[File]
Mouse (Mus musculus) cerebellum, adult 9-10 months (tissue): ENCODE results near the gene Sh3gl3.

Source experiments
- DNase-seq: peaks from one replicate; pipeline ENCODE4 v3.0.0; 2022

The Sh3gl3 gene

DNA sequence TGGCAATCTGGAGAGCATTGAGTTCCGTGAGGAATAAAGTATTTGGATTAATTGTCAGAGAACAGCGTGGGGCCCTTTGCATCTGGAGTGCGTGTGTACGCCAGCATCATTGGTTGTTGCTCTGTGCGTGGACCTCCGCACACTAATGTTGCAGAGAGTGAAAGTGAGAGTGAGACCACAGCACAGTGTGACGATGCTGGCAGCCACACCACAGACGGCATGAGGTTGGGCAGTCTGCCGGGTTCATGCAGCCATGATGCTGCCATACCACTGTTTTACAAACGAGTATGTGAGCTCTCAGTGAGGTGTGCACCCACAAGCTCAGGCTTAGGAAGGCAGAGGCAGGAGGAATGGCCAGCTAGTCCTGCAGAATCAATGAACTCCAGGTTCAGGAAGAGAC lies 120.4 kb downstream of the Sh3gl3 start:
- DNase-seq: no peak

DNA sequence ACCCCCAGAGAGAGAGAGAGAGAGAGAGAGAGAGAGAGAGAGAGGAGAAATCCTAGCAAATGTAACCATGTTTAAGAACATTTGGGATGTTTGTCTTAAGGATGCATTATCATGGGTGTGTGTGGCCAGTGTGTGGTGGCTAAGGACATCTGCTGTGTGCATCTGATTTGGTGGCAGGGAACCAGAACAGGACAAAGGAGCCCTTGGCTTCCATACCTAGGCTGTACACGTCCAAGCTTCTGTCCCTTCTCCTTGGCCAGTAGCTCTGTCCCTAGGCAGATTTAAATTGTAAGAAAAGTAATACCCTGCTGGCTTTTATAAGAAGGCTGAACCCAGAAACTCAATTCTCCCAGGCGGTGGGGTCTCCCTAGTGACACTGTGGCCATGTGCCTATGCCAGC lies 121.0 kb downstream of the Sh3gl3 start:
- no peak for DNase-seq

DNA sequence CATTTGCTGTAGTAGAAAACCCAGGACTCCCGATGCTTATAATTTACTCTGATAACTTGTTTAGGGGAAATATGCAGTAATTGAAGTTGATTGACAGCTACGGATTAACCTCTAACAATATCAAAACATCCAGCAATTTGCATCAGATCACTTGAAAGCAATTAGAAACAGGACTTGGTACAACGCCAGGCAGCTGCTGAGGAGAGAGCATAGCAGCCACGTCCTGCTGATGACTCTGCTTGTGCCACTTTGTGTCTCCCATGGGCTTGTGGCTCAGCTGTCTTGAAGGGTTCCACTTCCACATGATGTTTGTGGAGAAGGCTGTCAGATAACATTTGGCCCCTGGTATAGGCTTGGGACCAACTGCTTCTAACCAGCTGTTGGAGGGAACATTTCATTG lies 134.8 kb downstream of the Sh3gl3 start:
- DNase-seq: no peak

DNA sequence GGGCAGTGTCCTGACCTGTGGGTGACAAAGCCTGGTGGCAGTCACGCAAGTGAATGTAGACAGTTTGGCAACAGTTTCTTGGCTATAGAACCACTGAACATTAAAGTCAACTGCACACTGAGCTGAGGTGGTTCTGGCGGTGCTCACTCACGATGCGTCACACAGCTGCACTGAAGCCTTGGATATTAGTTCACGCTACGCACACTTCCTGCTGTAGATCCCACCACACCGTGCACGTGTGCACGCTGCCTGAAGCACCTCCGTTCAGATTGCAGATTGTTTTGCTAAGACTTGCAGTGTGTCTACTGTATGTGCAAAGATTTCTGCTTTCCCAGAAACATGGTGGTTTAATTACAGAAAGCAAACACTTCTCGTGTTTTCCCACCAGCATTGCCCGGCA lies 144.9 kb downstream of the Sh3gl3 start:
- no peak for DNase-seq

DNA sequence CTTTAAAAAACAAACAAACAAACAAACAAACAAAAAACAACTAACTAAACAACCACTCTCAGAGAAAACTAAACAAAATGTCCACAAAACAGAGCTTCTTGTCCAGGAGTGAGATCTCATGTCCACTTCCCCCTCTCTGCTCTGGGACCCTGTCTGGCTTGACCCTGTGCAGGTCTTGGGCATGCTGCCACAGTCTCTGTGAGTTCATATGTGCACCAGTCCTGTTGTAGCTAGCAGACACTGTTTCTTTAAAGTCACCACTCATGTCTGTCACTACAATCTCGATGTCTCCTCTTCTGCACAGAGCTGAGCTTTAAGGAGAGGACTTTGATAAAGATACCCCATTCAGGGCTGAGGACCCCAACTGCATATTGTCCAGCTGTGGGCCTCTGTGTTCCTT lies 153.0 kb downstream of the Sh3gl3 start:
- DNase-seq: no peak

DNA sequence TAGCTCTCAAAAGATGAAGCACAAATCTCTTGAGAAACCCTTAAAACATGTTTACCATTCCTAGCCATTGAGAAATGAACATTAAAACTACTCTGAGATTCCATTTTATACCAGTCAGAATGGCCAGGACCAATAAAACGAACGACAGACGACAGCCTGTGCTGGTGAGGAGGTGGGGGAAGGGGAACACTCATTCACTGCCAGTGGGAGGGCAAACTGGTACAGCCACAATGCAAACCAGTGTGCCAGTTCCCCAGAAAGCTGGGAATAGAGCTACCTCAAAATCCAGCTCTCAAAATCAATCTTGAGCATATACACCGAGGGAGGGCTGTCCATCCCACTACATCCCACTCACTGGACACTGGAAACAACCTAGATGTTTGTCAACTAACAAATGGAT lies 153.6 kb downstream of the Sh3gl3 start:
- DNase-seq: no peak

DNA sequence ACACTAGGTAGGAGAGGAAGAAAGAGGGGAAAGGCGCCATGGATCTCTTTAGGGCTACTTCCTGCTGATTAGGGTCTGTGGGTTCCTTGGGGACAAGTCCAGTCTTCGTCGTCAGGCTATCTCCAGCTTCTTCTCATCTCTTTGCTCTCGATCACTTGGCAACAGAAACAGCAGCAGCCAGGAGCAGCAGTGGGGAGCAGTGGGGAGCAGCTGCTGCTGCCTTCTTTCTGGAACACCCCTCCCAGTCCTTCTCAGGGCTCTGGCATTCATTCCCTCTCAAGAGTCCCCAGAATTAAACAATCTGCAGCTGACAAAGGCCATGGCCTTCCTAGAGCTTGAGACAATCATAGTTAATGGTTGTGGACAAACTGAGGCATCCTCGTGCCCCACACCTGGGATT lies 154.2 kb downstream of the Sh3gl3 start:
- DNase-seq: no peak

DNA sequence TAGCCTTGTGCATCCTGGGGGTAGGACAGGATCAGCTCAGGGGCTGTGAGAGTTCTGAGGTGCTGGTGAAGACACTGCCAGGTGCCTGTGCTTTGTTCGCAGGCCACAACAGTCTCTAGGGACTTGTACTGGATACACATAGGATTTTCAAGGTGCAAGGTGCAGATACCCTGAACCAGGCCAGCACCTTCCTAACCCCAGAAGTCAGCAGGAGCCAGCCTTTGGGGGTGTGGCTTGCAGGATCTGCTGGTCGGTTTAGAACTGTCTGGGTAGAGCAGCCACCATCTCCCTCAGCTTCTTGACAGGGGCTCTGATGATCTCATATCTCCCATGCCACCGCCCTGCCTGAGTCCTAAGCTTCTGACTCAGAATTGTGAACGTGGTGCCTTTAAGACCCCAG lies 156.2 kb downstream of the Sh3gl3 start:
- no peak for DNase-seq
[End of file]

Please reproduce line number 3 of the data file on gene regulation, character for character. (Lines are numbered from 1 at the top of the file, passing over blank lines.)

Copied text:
- DNase-seq: peaks from one replicate; pipeline ENCODE4 v3.0.0; 2022